Review: Marin Hawk Hill 27.5

Tester: Karl Rosengarth
Age: 59
Height: 5’10”
Weight: 150 lbs.
Inseam: 32”

The 27.5 Hawk Hill is an entry-level bike that passes muster. The frame is built from 6061 butted and hydroformed aluminum alloy. Judicious use of house-branded components saves money without cutting corners on important bits such as the Shimano Deore Shadow Plus derailleur, Shimano hydraulic disc brakes and high-quality suspension bearings. With its 32 tooth chainring and 11-42 cassette, the 10-speed drivetrain has enough range to tackle mountainous terrain.

I’ve ridden entry-level bikes with cheap, underperforming suspension forks that compromised the ride experience. Not so with the Hawk Hill. The RockShox Recon Silver RL fork impressed me with its comfort, control and tunability. Kudos to RockShox for trickling down Motion Control damping and Solo Air technology to lower price points. Damn the torpedoes, full speed ahead.

The Hawk Hill’s geometry results in the low-slung, stable feeling that’s de rigueur for 120 mm trail bikes these days. The bike felt confident and capable at speed—just lean and carve, my friend, lean and carve. The tradeoff was a few pedal strikes on rocky tech trails. In tight, twisty terrain, the steering response felt snappy. That’s generally a good thing, but I occasionally found myself oversteering at slow speeds. Were this my personal bike, I’d probably swap to a slightly longer stem and be completely happy. Overall, the Hawk Hill handled like a good trail bike should, proving that proper geometry can be had at any price point.

Marin leveraged knowledge gained while developing the IsoTrac suspension found on its flagship models when designing the MultiTrac rear suspension for the Hawk Hill. The MultiTrac kinematics are optimized for the bike’s single-ring drivetrain, and the designed-in anti-squat helps combat pedal bob. The X-Fusion O2 Pro R shock has no external compression damping adjustment. Marin set the internals to a “medium” damping level. In a nutshell, the rear suspension felt more toward the stable and efficient end of the spectrum than it did the cushy end. On big hits, there was no harsh bottoming, thanks to the leverage rate ramping up at the end of the stroke. Over a wide range of conditions, the MultiTrac suspension performed admirably and without incident.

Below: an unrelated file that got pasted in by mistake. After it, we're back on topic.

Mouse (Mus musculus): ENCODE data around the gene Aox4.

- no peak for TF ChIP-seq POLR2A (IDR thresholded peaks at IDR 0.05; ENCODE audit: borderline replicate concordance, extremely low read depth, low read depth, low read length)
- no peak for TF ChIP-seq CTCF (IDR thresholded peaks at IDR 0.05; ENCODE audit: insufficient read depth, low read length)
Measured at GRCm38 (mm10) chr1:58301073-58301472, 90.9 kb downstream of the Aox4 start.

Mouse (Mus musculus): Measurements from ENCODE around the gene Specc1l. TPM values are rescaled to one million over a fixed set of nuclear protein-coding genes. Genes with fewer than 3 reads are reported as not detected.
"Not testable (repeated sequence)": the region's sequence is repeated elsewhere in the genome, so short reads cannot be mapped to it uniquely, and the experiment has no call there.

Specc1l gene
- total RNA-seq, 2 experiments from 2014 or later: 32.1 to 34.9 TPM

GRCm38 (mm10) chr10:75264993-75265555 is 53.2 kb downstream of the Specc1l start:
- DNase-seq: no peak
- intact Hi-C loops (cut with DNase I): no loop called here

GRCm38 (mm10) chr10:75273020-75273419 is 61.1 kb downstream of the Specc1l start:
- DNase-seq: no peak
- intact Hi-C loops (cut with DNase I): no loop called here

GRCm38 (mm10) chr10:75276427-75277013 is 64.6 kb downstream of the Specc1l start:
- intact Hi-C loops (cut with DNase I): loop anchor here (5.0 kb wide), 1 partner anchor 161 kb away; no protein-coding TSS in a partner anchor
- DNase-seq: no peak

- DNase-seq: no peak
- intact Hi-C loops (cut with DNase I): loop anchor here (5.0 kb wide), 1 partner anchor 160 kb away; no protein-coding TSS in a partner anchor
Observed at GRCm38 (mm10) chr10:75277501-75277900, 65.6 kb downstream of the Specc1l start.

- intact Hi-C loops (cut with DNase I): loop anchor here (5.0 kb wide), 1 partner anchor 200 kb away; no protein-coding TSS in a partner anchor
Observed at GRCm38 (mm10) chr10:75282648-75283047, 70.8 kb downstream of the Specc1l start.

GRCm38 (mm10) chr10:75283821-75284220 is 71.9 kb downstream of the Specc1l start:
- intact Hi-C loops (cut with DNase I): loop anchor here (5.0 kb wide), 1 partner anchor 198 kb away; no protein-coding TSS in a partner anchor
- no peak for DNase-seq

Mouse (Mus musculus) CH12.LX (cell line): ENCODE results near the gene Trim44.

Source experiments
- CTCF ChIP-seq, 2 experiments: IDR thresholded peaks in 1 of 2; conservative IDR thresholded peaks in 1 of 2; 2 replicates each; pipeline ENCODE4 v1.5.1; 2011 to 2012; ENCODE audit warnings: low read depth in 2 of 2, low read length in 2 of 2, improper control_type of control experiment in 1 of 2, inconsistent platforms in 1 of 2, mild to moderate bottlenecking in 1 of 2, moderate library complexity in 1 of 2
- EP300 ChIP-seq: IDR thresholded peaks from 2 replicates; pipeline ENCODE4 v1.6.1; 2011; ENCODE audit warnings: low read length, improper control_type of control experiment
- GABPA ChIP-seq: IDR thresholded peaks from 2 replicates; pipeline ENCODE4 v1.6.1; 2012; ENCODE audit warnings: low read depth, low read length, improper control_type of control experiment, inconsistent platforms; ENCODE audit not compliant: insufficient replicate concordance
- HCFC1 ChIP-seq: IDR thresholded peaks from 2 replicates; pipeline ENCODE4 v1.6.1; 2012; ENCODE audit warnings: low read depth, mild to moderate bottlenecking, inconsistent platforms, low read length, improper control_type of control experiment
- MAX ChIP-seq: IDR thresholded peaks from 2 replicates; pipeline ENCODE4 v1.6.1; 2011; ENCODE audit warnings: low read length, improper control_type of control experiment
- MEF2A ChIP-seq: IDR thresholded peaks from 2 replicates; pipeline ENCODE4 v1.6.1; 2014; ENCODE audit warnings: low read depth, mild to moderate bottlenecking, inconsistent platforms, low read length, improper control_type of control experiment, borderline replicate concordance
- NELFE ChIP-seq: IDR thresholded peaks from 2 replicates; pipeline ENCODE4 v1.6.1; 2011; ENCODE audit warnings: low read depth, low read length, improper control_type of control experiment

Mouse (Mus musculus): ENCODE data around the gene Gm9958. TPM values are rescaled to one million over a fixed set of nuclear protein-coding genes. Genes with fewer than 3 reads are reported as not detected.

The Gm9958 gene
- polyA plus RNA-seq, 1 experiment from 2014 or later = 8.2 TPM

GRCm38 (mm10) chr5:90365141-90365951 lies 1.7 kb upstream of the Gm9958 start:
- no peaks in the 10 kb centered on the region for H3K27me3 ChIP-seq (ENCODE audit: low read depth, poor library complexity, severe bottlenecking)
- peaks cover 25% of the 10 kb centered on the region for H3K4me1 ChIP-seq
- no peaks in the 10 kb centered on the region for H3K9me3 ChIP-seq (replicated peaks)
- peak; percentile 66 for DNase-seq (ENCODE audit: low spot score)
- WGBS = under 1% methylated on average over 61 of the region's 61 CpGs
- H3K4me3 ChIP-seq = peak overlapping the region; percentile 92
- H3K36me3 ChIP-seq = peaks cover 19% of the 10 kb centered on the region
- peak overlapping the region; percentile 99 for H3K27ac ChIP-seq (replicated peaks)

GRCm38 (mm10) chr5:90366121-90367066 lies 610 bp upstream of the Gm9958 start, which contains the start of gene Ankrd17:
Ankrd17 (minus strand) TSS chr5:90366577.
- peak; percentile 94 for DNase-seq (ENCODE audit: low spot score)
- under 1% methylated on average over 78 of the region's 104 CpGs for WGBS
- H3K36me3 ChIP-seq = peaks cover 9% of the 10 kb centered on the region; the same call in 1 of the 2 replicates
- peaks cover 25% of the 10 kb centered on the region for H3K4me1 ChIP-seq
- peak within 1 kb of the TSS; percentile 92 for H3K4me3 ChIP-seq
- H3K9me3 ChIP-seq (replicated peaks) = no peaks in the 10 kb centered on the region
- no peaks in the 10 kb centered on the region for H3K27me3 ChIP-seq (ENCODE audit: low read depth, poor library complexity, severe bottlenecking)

The stock wheelset comes with 27 mm wide (internal) Marin-branded tubeless compatible rims. Tubeless conversion shaves rotational weight and allows lower tire pressure, which improves traction and helps cushion the rider. The folding bead “Performance Line” Hans Dampf tires lack Schwalbe’s cut-resistant SnakeSkin sidewall and they’re not rated as tubeless compatible. However, they worked just fine on my demo bike with Stan’s NoTubes tubeless tape, valves and sealant.

Speaking of the wheelset, that’s a common upgrade target on any entry-level bike. Lightweight wheels typically makes a bike feel more lively. The Hawk Hill frame is compatible with 142×12 mm thru-axle rear hubs (after removing a drive-side dropout insert that’s used to adapt the stock 135×9 mm quick-release wheel to the frame). The Recon fork accepts a 100×15 mm thru-axle.

I’ve always had soft spot for entry-level bikes. That’s where most mountain bikers, myself included, got their start. It used to be challenging to find a worthy full-suspension bike on the lowest-priced rung of the lineup, and opting for a hardtail typically proved the smarter move. With game-changing bikes like the Hawk Hill, there’s a full-suspension option that not only makes budgetary sense at the time, but is also worthy of future upgrades. The price might even leave some spare change for adding a dropper post. Conveniently, the frame has internal dropper routing. If you’re looking for an entry-level full-suspension trail bike, take a hard look at the Hawk Hill.

Plusses

  • RockShox Recon Silver RL fork performs quite well.
  • Rear suspension resists pedal bob and feels efficient.
  • Modern trail bike geometry equals good handling.

Minuses

  • Rear suspension not as plush-feeling as some others.
  • Low-slung geometry prone to pedal strikes in rocky terrain.
  • Schwalbe tires lack SnakeSkin sidewalls and are not rated for tubeless use.

Specs (based on size tested):

Reach: 17.7”
Stack: 23.1”
Top Tube: 24.8”
Head Tube: 67.5°
BB Height: 13.3”
Chainstays: 16.9”
Weight: 31.6 lbs. (includes pedals)

Sizes: XS, S, M, L (tested), XL
Price: $1,499


This review originally appeared in Dirt Rag 197 as part of our Sub-3k Trail Bike LineupSubscribe now to never miss an issue and while you’re at it, sign up for our email newsletter to get fresh content delivered to your inbox every Tuesday!

Update: Since we ran the above review in print in Issue 197, Marin contacted us and stated, “While Dirt Rag did receive the Marin Hawk Hill sample bike converted to tubeless with non-tubeless rated tires for the review, Marin no longer does this [tubeless] conversion on sample bikes unless the tires are rated as tubeless compatible by the tire manufacturer. Riders must only go tubeless on tires that are rated [for] such service.”

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